A lot of people now work from home. It is therefore quite common that people would like a separate office building so they have privacy as well as more space to work from
BUT… is this a good idea?
Let’s look at the implications for both the company and the director/employee involved.
The Office pod itself would not classify as an expense, it is therefore regarded as a capital asset. For capital assets that classify as Plant & Machinery (P&M), corporation tax relief is given in the form of a capital allowance. This claim would reduce the profit of the company.
However, the ‘pod’ is considered a place where business is conducted. It is NOT considered as P&M. Hence, capital allowances would NOT be allowable on the pod.
A separate allowance is available for these sorts of structures called the Structures and Building allowance. However, the structure and Buildings allowance is not claimable on structures built on residential property. Hence, this tax relief is not available.
If the pod is used by the director/employee solely for work purposes, there would be no tax implications. This is because there is no dual purpose (e.g. personal and business).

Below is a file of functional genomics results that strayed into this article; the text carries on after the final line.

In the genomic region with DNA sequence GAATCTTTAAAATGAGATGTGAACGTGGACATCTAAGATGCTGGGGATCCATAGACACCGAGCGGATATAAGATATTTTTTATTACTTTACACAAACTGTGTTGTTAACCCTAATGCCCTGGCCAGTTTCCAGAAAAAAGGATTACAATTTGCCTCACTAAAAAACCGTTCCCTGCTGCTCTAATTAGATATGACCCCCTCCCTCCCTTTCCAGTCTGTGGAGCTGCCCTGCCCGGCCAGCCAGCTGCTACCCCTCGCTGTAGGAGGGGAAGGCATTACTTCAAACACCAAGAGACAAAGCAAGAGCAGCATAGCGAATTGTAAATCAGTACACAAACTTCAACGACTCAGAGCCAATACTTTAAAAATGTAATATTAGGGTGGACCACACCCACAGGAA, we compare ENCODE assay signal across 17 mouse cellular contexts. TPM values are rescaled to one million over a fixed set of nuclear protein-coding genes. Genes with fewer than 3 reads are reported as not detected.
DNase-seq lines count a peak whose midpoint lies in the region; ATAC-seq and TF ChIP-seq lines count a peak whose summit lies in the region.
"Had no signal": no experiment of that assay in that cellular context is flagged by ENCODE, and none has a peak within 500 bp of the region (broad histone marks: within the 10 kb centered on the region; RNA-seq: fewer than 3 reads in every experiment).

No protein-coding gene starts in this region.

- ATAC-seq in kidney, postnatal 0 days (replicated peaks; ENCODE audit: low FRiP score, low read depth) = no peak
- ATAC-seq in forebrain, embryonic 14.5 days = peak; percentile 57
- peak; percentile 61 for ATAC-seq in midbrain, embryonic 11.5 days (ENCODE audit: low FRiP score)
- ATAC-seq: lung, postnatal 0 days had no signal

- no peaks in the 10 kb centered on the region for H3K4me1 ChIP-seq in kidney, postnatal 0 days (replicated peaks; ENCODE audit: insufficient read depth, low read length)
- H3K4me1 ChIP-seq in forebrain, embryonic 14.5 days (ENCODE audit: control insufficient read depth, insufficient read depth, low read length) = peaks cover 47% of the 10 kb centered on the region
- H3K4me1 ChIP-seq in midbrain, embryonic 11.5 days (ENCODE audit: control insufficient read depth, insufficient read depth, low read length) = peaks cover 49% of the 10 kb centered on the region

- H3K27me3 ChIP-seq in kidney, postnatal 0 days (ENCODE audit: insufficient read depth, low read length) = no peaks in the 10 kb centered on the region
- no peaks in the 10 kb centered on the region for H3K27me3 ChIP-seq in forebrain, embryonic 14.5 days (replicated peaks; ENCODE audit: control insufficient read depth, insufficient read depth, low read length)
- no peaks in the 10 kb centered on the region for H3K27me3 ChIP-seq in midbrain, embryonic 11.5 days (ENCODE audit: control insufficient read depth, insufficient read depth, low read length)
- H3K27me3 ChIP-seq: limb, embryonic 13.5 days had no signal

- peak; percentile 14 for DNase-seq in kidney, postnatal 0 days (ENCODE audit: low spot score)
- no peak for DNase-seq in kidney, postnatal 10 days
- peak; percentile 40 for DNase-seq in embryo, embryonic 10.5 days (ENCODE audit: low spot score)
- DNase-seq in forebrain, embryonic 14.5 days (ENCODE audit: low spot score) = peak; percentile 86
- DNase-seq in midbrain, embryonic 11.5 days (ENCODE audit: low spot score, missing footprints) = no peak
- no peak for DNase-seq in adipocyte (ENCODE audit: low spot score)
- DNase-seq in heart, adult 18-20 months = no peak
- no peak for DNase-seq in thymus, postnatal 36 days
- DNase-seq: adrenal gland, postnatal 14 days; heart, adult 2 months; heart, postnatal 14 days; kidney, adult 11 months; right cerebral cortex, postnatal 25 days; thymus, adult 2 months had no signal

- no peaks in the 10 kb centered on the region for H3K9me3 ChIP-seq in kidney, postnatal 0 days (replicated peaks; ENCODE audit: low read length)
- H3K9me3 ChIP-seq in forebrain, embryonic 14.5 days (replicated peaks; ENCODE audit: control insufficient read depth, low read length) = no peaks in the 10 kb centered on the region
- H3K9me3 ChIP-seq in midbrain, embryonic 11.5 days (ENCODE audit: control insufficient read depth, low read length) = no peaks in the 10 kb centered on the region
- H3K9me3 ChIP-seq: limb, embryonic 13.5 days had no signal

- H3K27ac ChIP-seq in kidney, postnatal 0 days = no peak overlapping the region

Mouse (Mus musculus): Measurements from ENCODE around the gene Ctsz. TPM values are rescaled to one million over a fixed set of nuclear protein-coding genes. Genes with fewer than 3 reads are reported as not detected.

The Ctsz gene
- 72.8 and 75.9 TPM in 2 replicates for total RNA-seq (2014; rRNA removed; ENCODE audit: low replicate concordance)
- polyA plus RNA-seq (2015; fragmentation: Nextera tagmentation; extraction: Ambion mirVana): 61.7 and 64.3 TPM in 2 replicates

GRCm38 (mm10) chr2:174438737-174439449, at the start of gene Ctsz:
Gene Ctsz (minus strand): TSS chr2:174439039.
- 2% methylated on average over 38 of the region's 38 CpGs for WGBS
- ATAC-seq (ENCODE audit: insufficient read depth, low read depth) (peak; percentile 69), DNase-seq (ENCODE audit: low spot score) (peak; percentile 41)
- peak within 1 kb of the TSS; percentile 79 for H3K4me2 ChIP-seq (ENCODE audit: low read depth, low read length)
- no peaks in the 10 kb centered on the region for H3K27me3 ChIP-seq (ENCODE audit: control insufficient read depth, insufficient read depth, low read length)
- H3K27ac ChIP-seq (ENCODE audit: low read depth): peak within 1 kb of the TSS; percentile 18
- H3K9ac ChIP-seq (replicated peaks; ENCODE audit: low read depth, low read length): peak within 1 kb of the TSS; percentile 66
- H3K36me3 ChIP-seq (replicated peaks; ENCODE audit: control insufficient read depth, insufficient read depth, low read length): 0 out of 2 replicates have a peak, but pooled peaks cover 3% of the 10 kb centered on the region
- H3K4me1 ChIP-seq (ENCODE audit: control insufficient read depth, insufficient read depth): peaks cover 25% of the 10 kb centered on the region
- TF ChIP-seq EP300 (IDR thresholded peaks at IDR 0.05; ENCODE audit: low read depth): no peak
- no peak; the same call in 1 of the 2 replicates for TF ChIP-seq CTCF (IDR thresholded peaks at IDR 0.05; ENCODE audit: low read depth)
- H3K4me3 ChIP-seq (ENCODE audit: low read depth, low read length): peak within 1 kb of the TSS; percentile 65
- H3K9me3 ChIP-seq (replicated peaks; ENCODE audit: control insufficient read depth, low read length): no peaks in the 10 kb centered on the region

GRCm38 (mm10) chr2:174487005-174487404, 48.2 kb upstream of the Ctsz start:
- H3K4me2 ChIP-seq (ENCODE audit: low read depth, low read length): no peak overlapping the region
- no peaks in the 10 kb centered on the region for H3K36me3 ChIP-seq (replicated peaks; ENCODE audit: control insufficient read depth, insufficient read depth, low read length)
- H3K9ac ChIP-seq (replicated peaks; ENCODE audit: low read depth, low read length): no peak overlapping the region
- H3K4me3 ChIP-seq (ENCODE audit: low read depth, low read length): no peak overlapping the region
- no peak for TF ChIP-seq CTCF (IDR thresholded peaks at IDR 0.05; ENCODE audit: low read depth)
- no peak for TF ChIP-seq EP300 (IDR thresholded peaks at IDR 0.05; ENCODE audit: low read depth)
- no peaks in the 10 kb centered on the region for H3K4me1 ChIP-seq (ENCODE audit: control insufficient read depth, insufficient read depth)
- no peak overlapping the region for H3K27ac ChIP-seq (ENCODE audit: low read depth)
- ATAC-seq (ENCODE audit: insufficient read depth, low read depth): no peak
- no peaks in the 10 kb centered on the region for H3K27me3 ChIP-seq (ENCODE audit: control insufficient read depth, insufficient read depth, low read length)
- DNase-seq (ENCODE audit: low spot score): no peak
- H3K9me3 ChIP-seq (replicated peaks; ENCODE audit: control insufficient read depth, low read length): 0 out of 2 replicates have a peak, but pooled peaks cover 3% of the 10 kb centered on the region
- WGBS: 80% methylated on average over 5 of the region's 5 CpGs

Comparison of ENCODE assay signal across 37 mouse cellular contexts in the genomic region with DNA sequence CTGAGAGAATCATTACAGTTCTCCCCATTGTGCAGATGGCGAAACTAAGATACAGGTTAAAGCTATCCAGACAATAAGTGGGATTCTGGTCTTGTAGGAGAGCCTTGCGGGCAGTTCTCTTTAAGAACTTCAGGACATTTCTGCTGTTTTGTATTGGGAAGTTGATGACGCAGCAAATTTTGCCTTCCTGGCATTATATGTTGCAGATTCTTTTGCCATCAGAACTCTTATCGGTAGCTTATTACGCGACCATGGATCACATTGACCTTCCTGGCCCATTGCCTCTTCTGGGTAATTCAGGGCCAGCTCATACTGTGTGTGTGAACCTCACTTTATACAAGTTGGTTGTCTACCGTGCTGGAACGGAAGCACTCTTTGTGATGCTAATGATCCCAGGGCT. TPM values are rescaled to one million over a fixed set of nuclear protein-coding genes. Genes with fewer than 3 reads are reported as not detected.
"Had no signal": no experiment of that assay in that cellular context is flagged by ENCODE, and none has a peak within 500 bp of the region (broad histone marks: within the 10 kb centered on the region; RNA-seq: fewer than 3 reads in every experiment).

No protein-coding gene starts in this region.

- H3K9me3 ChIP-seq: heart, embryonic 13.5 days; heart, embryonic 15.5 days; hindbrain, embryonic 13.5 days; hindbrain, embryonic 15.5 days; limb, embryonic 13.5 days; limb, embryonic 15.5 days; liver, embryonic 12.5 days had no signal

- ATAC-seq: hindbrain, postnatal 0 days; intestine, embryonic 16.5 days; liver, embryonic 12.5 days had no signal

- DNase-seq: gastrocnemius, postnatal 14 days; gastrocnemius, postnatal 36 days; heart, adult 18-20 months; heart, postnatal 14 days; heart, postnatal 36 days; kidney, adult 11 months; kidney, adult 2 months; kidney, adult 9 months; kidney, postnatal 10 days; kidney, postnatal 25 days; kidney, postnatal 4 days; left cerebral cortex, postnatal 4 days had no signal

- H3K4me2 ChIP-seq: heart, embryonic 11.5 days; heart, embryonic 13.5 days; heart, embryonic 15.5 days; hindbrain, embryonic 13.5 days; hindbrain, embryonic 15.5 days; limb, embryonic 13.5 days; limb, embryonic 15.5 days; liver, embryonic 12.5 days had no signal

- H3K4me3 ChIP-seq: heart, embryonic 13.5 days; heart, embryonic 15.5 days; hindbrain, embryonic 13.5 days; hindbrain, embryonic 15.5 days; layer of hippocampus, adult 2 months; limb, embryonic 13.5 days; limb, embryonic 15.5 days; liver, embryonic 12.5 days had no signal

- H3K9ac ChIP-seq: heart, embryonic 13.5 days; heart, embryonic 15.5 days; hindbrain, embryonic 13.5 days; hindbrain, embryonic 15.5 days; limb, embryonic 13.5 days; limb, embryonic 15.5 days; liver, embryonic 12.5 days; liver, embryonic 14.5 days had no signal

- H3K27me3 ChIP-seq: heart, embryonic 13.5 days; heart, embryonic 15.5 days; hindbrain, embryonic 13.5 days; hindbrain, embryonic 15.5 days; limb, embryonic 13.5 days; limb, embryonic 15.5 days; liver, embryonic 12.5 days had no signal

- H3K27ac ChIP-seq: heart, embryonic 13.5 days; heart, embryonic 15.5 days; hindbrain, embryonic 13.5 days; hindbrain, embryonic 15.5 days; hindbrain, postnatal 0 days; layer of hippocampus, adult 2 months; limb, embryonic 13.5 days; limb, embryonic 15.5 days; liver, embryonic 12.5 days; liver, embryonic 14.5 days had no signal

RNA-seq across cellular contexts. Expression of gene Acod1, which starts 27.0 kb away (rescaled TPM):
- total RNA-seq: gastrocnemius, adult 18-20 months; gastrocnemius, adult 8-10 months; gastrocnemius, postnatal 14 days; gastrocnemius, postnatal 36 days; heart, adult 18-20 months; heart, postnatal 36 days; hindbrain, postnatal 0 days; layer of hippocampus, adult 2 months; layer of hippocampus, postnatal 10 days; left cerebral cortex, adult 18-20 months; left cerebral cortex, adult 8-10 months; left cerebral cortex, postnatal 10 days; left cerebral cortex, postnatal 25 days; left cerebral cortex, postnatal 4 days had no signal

BUT… because it is at the employee’s/director’s home address, HMRC is unlikely to accept no private use of the asset. Something as small as reading a magazine in the pod would classify as private use.
A benefit in kind would be levied on the director/employee. They would be taxed on the higher of:
- Asset Annual Value: 20% of Market Value of the pod
- The Rental/Hire charges of the pod
The tax can then be collected through payroll or paid via P11D Benefit in Kind.
There are potential future implications with purchasing a garden pod. Your residential home is normally exempt from Capital Gains Tax (CGT) due to a relief called Principal Private Residence Relief (PRR). However, if the garden pod is used solely for commercial purposes this would make it disallowable for CGT.